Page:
An individual or corporation named by an individual, who sets aside property to be used for the benefit of another person, to manage the property as provided by the terms of the document that created the arrangement.

Dictionary from West's Encyclopedia of American Law. 2005.

An individual or corporation named by an individual, who sets aside property to be used for the benefit of another person, to manage the property as provided by the terms of the document that created the arrangement.
II The person or institution that manages the property put in trust.

Short Dictionary of (mostly American) Legal Terms and Abbreviations.

   a person or entity who holds the assets (corpus) of a trustee for the benefit of the beneficiaries and manages the trust and its assets under the terms of the trust stated in the declaration of trust which created it. In many "living trusts" the creator of the trust (trustor, settlor) names himself/herself (or themselves) as the original trustee who will manage the trust until his/her death when it is taken over by a successor trustee. In some trusts, such as a "charitable remainder unitrust," the trustee must be independent and therefore cannot be the creator of the trust. If a trustee has title to property, he/she/it holds title only for the benefit of the trust and its beneficiaries.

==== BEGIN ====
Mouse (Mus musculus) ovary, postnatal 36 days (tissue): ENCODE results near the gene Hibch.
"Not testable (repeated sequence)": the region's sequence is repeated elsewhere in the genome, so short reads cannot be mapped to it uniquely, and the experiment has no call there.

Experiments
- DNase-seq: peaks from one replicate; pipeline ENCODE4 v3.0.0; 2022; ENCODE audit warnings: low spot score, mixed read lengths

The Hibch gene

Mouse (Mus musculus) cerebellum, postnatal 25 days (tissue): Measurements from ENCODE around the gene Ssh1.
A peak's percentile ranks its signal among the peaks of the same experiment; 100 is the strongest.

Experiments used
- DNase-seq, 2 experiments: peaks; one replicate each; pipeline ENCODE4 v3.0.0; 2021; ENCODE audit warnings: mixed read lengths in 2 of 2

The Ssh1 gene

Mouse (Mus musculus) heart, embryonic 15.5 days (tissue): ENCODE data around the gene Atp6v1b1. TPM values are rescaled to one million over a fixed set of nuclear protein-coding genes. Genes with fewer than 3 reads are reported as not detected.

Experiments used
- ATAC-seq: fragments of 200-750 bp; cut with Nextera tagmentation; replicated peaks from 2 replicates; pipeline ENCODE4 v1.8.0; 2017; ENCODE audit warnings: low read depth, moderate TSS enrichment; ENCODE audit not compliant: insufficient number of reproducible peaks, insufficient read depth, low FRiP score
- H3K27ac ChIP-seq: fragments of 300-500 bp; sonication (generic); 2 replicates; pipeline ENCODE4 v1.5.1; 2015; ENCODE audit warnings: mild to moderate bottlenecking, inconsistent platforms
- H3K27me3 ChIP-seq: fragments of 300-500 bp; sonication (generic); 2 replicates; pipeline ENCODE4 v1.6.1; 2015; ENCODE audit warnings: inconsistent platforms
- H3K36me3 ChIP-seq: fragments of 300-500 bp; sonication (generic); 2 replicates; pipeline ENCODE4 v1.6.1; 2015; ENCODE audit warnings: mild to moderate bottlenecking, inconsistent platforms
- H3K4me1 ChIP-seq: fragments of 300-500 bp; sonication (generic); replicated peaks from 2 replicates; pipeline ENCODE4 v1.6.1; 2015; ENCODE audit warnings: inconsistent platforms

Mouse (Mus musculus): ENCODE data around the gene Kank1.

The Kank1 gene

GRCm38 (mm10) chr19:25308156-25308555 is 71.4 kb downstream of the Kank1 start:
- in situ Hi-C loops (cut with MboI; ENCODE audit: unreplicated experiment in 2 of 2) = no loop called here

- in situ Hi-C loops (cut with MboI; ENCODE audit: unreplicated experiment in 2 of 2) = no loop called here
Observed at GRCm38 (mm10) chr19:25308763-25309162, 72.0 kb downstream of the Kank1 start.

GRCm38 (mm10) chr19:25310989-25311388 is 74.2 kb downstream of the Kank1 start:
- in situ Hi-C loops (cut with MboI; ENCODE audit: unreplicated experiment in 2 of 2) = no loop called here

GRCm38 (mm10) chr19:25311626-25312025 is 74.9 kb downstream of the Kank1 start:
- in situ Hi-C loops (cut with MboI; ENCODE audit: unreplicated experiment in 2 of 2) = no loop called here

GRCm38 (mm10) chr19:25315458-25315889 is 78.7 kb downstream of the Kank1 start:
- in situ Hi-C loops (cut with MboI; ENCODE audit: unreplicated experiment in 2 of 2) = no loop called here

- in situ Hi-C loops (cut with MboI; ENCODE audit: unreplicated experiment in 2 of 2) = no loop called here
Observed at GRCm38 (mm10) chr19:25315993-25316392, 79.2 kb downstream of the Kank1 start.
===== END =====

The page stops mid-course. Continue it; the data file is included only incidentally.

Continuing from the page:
See also: settlor, trust, trustor

Law dictionary. . 2013.